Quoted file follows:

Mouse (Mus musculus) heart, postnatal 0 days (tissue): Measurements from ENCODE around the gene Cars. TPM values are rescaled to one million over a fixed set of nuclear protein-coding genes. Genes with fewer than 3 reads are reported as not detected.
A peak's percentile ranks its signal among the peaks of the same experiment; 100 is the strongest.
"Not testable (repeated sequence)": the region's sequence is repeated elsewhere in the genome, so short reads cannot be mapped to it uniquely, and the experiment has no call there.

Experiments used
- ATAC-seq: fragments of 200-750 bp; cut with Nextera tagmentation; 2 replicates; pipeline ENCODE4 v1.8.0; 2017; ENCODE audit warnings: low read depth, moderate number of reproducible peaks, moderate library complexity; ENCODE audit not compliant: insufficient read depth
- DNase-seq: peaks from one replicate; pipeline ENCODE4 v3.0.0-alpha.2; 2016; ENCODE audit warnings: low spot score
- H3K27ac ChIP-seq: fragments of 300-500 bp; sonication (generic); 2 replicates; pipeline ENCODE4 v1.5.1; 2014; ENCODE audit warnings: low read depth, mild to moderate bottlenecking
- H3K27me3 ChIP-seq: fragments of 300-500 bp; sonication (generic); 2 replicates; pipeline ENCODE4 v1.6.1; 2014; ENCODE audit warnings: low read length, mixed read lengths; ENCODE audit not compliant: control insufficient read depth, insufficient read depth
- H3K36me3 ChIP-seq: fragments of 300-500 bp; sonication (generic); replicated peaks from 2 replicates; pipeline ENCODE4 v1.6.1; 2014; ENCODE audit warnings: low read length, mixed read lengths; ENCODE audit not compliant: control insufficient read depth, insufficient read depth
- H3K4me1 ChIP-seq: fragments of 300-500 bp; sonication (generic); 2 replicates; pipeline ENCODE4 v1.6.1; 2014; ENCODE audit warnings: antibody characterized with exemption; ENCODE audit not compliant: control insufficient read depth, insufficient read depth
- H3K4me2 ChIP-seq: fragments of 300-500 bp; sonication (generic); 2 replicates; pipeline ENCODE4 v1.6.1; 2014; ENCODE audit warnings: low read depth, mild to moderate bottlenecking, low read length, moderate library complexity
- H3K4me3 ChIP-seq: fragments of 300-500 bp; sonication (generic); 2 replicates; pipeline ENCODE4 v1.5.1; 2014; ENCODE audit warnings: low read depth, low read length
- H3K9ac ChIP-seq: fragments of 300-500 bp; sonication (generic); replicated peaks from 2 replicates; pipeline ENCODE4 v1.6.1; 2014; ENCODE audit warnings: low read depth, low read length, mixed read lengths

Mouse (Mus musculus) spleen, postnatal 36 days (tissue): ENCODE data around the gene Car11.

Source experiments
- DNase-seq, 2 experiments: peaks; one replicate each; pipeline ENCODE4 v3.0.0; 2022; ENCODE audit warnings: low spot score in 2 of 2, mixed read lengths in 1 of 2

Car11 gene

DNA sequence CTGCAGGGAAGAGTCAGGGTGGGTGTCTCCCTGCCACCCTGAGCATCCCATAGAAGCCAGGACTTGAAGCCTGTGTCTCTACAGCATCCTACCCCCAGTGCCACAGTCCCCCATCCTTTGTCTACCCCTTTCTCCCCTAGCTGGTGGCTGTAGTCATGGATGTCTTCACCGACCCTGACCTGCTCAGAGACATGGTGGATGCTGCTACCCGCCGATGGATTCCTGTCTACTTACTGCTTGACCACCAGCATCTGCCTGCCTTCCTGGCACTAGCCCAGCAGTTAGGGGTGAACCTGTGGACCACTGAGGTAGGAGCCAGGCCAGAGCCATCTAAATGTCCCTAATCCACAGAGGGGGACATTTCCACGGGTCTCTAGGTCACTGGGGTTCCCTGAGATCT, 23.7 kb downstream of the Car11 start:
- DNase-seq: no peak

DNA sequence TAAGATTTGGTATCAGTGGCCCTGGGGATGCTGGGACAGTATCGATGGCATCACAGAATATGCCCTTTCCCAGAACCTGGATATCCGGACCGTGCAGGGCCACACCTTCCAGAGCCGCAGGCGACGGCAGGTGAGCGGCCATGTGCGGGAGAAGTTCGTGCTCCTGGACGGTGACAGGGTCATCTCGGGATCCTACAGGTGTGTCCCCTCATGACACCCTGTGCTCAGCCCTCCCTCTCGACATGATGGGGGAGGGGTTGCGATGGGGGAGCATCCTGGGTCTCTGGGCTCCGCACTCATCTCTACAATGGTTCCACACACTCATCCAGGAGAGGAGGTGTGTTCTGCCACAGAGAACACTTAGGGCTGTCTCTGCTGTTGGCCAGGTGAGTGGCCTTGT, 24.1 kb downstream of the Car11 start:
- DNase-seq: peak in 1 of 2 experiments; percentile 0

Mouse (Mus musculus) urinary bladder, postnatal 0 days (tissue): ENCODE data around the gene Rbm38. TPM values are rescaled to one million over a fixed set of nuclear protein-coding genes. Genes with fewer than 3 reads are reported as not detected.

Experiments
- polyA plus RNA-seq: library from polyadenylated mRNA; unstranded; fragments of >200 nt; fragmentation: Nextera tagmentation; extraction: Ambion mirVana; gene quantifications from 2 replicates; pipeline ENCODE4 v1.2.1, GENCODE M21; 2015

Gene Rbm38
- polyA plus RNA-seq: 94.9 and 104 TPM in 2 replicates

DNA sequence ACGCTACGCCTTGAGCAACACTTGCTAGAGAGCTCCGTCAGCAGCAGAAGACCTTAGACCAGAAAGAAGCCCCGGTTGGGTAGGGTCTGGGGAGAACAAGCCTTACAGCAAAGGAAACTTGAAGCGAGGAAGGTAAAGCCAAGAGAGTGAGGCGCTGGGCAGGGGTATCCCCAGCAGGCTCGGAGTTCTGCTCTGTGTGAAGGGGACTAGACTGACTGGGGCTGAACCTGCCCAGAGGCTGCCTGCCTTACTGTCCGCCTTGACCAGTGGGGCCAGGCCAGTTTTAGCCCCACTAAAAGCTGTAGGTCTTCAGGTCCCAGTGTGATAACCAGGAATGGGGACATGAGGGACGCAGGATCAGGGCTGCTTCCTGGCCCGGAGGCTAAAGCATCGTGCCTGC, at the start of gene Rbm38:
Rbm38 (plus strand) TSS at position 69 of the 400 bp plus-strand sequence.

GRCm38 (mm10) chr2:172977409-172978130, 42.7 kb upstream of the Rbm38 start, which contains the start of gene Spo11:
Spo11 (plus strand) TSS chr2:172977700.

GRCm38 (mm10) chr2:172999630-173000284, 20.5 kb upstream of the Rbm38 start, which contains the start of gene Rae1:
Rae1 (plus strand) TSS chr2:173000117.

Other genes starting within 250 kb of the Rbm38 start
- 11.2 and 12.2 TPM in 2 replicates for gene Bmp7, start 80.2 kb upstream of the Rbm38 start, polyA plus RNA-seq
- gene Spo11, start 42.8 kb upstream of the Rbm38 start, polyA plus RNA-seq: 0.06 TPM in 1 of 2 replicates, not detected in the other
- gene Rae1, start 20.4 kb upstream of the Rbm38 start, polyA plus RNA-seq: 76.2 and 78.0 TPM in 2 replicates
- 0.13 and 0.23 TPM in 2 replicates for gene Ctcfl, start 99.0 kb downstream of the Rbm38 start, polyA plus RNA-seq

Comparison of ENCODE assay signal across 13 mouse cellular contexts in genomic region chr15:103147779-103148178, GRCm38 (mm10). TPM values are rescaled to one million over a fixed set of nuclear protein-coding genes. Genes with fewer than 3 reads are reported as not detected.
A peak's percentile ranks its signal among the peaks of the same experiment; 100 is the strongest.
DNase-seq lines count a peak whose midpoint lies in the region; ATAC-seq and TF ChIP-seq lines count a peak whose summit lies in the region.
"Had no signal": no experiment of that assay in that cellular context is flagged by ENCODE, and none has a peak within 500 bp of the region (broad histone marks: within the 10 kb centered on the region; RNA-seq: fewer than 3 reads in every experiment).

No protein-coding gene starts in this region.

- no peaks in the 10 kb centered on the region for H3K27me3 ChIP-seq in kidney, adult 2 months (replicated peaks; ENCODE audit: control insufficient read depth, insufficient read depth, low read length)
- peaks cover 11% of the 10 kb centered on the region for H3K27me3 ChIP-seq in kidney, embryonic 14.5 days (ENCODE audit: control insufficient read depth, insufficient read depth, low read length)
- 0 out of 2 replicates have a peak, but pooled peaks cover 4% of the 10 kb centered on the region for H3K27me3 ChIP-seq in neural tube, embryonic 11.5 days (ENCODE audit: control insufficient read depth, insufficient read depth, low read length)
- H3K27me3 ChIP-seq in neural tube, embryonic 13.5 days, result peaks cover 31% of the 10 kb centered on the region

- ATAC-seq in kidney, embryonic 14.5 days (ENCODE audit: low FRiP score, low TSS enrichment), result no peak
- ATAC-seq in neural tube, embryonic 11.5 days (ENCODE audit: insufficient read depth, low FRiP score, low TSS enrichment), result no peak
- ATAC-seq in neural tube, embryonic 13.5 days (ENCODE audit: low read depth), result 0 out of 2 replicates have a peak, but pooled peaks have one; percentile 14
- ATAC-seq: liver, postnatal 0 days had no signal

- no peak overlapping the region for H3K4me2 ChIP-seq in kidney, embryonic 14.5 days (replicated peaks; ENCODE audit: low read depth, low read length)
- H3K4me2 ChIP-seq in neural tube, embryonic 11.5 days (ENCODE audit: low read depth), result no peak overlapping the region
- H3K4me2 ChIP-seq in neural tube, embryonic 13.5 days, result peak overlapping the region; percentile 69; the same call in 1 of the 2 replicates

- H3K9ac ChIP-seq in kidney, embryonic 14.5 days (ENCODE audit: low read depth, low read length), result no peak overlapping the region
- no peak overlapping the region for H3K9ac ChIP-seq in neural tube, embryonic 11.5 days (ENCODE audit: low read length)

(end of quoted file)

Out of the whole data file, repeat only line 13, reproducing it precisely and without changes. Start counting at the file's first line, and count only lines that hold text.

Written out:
- H3K9ac ChIP-seq: fragments of 300-500 bp; sonication (generic); replicated peaks from 2 replicates; pipeline ENCODE4 v1.6.1; 2014; ENCODE audit warnings: low read depth, low read length, mixed read lengths